Hanke got it right on RBZ quasi-fiscal activities

In September 2022, the Zimbabwe Economic Society was hosting its regular monthly virtual meetings where Hanke was a guest.

AMERICAN economist Steve Hanke (pictured) must be on ‘Cloud 9’ right now.

In September 2022, the Zimbabwe Economic Society was hosting its regular monthly virtual meetings where Hanke was a guest.

During the discourse, Hanke pointed out that the real bane in fixing the currency crisis was the Reserve Bank of Zimbabwe (RBZ).

“The central bank cannot extend credit to the government, and it did not do so under those unity government years and that is why the budget was more or less balanced. It became controlled. So that is one possibility and an obvious one because Zimbabwe is effectively, spontaneously, dollarised anyway,” he said.

Thus, he proposed a solution.

“So, if they officially did it and got rid of the Reserve Bank that would be a big plus. You got to get the Reserve Bank out of the picture. The Reserve Bank is a real problem and that is one reason, by the way, that dollarisation went away after the unity government collapsed in 2013 because the central bank was there, ready to go, and they have done nothing but bad things ever since.”

Hanke said the central bank was funding quasi-fiscal activities, amid no economic growth, thereby fueling inflation.

Fast-forward to this month, the International Monetary Fund (IMF) suggested that the RBZ Act should be amended, including to narrow its legal mandate to core functions.

If the government had listened to Hanke, maybe the Zimbabwe dollar would have not depreciated by a huge margin like now.

Further, if Hanke’s advice had been heeded, maybe the money supply would have not ballooned by nearly 887% from that time to ZW$18,91 trillion as of the end of last year.

To make matters worse, the government long shot down the creation of a currency board to manage the mechanics behind the economy.

Finance minister Mthuli Ncube has indicated that they are now seriously considering a currency board.

“I totally agree with the observation by the International Monetary Fund,” economist Prosper Chitambara told the newspaper.

“It is obviously in line with what I have always believed and always advocated for which is that we need to tighten the RBZ through tightening the Act so that at least it is more independent and more autonomous.”

He added: “That will actually help in ensuring there is macroeconomic stability. When you look at nations where the central bank is strongly independent and autonomous, they also tend to perform well with respect to macroeconomic stability or indicators of macroeconomic stability.

“So yes, we need to tighten the RBZ Act, but we need to make the central bank very independent, more autonomous, and wean it off political influences and pressures.”

For years, the government officials have been accused of abusing the RBZ for selfish reasons which has contributed to it becoming a ‘money printing machine’ for elites, fuelling corruption.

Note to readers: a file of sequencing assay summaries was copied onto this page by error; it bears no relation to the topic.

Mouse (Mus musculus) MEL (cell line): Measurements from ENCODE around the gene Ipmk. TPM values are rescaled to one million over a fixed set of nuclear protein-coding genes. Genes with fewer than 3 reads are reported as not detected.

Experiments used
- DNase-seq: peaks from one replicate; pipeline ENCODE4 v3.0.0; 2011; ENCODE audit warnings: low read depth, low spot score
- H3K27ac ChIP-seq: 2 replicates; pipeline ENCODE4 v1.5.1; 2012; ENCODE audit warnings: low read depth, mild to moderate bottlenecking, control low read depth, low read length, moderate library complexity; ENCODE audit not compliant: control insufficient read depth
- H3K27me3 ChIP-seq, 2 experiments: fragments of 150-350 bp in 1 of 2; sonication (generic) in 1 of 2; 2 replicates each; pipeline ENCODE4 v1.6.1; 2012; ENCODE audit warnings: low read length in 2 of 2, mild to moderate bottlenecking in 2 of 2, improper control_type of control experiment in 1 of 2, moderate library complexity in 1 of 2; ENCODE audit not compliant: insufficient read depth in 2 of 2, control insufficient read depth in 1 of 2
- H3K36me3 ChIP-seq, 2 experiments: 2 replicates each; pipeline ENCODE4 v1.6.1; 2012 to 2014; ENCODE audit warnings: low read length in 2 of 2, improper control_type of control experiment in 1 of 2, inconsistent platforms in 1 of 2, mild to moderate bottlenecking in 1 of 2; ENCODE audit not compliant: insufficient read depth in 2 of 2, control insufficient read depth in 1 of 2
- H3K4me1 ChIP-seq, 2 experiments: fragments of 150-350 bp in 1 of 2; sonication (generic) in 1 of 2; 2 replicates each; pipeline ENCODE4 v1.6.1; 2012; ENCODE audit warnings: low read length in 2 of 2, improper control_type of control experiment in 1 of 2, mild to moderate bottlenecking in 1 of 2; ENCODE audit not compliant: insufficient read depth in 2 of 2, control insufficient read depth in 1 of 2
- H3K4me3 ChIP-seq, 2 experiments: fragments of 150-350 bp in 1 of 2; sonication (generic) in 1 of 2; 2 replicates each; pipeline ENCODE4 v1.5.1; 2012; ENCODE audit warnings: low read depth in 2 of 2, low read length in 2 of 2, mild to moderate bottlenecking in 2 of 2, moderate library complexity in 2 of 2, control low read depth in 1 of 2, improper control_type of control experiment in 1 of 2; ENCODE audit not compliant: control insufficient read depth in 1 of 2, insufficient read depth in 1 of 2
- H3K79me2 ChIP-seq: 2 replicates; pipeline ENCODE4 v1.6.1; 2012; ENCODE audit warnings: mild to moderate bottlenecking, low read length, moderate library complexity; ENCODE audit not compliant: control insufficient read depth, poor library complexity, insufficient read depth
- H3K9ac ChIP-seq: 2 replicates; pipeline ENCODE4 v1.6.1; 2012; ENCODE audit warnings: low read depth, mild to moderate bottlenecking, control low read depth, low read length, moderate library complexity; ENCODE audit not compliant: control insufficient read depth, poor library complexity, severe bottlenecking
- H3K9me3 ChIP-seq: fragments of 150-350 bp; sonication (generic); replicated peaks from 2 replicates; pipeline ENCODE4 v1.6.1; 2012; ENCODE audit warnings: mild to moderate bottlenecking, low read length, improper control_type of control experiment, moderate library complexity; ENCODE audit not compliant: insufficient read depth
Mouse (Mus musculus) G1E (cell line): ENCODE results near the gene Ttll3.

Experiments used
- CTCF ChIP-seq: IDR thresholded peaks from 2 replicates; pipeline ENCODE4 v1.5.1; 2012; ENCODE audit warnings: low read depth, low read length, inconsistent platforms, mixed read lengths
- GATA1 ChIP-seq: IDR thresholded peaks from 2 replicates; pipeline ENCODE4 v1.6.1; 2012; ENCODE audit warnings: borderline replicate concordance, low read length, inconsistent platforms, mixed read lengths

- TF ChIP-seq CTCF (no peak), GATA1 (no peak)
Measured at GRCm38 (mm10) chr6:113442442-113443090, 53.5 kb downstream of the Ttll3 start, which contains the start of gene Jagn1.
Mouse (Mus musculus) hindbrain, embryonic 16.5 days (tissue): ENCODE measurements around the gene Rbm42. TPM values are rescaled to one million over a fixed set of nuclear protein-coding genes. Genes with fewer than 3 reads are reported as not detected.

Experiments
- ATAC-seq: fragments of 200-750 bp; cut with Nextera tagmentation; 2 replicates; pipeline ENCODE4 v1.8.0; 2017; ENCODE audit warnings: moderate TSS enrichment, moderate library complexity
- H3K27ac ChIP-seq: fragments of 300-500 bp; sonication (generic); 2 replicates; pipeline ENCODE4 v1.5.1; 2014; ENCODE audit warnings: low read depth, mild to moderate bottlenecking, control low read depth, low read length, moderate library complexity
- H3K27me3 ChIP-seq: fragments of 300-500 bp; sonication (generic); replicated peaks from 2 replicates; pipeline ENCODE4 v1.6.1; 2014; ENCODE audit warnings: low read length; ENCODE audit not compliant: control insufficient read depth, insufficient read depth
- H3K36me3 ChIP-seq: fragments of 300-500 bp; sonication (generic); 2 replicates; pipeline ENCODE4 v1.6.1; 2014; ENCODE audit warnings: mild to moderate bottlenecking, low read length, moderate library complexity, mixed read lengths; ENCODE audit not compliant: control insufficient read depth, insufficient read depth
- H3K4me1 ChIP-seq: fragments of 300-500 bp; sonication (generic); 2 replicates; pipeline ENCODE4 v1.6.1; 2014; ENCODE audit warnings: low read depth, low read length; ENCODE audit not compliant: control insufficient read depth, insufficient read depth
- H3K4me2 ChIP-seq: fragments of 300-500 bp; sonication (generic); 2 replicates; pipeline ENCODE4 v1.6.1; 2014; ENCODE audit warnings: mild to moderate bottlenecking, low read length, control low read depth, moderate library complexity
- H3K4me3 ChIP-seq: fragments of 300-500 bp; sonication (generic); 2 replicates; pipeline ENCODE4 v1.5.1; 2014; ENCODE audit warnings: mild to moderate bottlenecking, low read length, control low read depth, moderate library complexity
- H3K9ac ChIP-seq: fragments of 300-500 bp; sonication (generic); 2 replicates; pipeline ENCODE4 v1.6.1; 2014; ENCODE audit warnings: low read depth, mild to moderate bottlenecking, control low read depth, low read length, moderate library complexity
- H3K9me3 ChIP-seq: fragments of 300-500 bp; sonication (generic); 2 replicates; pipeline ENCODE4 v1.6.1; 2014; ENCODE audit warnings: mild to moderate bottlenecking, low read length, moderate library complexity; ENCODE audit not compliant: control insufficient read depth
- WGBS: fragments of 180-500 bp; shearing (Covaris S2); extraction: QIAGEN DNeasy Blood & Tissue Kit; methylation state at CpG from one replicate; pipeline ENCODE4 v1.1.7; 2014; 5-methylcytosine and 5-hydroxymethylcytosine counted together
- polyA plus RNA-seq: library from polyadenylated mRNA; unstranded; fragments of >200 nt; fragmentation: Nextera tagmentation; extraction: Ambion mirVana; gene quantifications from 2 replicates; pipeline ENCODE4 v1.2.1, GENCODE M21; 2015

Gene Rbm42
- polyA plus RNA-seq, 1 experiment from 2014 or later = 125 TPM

“The issue is not just about the RBZ as an entity,” economist Godfrey Kanyenze said.

“We need to look at all our institutions and the way they operate. There is so much political expediency that goes ahead of technical expertise. So, I think the political culture that drives, provides the context in which these institutions operate is the one that needs to change.”

“It’s the one that needs to recognise that institutions are very critical sources of growth and hence in any area of responsibility, the institutions that are in that specific area must be given the prerogative to take the leading role in their respective areas of mandate. So, the key challenge now, as what the IMF is saying, is that the RBZ must be allowed to do its work and go back to its core business.”

He said the challenge with the RBZ is that they were working under the political culture, not as a separate or independent entity and that it was that political culture that essentially ran the central bank.

Some years back, a source told this publication that both the RBZ and Treasury were not run by the governor or the finance minister, respectively, but rather by the Presidium.

“It’s a culture that the governor may not have the will to say no too. So, we are saying, and what the IMF is saying is that it is the political context,” Kanyenze said.

“The role of those that basically see the Reserve Bank playing other roles like quasi fiscal roles that are not core to its business. So, if we focus on the RBZ, I think we get it wrong because it’s the RBZ itself that has basically no capacity to reform itself and drive a political agenda.”

He said that even talk of the currency board that the Treasury had been talking about will not have the autonomy needed to succeed.

“What makes you think in the currency context that a currency board will be given the autonomy the Reserve Bank is not getting? It’s the culture and the way we do business,” Kanyenze said.

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